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11 July 2005 @ 09:53 pm
Is there any hope?  
As I try to dialogue with conservative Christians I find myself wondering if there's any hope that our splintered society can find a workable compromise? Or worse, if we will come to blows...

Even a polite debate such as I've been having with Josh and before him, Robert, brings to light such huge differences in world view that I find myself wondering how to bridge the gap. What a chasm in how we relate to sexual identity, orientation, sin, "rights", and all these other cultural issues America is grappling with. What kind of bridge can cross this gulf? Or are we simply hoping that each generation will be more tolerant of difference?

How can we make conservative Christians feel secure in their world where they are afraid all of society is going to become a hotbed of sin and licentious behavior where it's not safe to raise their kids, while simply trying to get our rights to marry and love whom we please? How can we reassure them that we are not throwing open the gates to incest and pedophilia? That we're not planning to seduce their children into our "lifestyle"?

How can they reassure us that we are not going to be subjected to compulsory Christianity?

Can this marriage be saved? Or must one or the other secede from the Union?

(see previous post for url)
Current Mood: somber
Current Music: 3 Doors Down
Tapatitapati on July 13th, 2005 04:16 am (UTC)
I know what you mean
I had that reaction initially, but as I kept reading I began to get a better sense of her as a person and realized that she felt she was venting with a group of her own crowd--conservative Catholics. Just as we may get discouraged and vent about "fundies" with our liberal friends, she was feeling free to be snarky with her own group. Then more and more people came, probably from the Joan campaign at first and then word continued to spread about her blog. She began to get snarky comments back and even other bloggers commenting on her posts about her local diocese. Finally she apologized for her snarky comments and I saw the other side of her. She revealed the fear I sensed was lurking under the angry rants. (If people would only learn that when you do that, it disarms the other side and lowers the temperature of the debate...) At one point she asked me why I was hanging out there, and I explained. I offered to stop commenting if asked. She so far hasn't asked me to--even though I began a dialogue with a fellow Catholic named Josh. That has become quite interesting as we've been able to talk over some of the major areas of disagreement over gay rights and I am gaining some insight as to what kinds of presentations of our point of view offend them--and what they find more respectful.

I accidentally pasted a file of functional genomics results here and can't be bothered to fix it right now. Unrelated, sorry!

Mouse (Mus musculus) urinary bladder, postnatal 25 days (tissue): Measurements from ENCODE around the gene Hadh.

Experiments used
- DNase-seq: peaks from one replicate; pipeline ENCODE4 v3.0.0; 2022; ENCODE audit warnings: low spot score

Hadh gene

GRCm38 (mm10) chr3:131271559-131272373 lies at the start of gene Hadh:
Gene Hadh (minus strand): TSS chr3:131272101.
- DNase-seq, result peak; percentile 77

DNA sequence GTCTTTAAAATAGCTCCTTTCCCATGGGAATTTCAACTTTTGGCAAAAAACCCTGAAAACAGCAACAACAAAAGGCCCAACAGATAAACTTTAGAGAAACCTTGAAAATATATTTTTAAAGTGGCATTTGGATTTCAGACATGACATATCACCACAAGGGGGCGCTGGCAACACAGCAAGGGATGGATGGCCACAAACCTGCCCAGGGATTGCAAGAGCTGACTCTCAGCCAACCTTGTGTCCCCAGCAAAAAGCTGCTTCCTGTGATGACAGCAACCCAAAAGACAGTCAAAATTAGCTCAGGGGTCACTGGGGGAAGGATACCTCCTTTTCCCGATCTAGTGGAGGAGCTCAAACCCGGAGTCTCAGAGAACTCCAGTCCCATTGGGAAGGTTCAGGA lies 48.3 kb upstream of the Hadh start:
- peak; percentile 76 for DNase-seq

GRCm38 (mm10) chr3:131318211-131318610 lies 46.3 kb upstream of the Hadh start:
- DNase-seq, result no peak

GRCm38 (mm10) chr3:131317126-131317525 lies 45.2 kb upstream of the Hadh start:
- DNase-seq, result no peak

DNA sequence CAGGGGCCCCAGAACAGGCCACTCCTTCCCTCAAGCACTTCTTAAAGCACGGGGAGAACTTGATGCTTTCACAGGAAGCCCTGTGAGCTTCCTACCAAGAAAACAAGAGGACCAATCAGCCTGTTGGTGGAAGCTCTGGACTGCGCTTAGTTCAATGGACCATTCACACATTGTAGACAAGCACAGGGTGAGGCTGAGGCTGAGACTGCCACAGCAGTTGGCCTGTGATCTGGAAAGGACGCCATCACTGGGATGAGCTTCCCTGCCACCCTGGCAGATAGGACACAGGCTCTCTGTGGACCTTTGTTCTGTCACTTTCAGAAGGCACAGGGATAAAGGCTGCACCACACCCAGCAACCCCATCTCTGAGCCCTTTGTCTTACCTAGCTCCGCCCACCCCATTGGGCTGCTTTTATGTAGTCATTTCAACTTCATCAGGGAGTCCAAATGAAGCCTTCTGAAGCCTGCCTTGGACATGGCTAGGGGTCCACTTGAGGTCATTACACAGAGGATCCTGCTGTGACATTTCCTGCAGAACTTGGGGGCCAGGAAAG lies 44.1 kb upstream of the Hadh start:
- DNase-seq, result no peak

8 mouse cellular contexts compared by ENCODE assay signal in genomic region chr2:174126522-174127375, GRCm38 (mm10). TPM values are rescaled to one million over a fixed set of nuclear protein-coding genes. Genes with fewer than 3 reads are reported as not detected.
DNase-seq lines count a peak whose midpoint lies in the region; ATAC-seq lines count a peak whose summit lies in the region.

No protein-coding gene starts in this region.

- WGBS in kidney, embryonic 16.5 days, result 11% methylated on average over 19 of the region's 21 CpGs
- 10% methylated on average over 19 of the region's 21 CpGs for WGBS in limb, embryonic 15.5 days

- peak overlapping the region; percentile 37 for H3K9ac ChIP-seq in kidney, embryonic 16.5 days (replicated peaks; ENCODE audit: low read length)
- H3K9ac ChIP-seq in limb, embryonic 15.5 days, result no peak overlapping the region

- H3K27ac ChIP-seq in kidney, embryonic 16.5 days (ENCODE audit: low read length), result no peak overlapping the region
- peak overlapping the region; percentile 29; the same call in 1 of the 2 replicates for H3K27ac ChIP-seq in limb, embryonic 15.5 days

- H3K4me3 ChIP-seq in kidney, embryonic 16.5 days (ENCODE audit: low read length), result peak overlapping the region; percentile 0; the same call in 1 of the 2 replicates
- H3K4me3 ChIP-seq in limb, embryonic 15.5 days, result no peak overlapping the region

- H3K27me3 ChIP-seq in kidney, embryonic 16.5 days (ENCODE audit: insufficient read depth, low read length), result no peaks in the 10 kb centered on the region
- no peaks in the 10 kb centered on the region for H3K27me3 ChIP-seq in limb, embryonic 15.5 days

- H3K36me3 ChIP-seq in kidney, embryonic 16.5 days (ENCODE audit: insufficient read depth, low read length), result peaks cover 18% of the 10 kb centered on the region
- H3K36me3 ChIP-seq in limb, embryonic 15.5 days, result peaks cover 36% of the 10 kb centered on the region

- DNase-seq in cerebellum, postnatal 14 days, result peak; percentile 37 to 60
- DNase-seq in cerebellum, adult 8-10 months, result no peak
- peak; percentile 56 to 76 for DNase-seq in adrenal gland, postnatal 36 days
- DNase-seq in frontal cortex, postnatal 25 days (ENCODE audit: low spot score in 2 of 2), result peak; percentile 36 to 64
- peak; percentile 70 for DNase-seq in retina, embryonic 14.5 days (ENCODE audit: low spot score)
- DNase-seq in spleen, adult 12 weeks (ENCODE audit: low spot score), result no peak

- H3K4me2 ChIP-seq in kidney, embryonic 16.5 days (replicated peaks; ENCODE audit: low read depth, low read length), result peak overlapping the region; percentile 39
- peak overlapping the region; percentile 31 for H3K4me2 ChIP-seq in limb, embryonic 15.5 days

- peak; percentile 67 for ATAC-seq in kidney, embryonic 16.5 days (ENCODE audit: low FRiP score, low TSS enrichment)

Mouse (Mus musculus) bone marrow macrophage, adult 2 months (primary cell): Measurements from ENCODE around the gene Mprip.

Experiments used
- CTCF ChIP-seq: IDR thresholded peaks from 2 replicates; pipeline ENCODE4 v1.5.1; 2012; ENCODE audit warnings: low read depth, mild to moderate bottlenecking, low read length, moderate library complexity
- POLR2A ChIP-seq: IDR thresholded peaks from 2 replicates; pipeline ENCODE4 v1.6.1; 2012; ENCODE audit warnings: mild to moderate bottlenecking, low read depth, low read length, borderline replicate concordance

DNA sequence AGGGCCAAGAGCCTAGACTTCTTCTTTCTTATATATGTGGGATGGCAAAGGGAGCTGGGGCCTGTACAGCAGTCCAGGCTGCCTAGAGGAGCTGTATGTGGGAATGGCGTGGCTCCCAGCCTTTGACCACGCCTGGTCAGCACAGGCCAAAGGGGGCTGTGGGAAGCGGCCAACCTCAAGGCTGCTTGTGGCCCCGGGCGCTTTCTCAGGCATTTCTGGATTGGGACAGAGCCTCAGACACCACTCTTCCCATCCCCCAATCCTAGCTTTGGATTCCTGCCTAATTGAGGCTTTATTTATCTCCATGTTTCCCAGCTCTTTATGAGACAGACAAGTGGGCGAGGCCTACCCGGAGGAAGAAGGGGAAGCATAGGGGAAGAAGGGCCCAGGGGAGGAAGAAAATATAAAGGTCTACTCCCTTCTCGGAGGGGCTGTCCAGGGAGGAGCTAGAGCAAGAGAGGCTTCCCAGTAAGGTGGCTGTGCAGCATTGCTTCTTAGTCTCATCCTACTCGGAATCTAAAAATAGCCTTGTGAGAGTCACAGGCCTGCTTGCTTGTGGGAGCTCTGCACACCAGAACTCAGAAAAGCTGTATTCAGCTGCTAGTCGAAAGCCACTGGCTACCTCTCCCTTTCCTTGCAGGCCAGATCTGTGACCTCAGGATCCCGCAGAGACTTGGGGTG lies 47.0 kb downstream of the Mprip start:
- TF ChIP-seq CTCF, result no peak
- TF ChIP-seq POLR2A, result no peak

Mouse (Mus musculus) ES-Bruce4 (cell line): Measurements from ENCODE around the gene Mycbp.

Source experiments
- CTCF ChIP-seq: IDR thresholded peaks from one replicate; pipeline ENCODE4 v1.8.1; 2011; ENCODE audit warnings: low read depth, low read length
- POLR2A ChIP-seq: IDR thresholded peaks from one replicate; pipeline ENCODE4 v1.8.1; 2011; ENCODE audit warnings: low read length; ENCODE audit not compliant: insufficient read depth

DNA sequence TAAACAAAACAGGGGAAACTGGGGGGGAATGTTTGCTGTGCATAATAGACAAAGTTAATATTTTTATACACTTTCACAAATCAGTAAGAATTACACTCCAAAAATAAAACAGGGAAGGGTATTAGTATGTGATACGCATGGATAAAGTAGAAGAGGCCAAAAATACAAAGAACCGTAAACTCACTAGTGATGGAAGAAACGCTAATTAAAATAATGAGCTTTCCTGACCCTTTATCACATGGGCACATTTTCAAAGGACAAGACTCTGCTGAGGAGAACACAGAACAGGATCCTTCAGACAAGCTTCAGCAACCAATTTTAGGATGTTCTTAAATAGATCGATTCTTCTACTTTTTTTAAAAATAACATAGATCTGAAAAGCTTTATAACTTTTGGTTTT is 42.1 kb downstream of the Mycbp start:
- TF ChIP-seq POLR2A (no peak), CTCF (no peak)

Maybe if we can shift the dialogue to make them feel respected and address their fears we can make more progress. They feel like their entire religion is being undermined by these societal changes; we feel like they want to force us all to live in a theocracy. They have been used to a culture that mirrored their beliefs; it is shifting to a culture that in many respect opposes their beliefs. That's scary. So let's all work to reduce the level of their fear.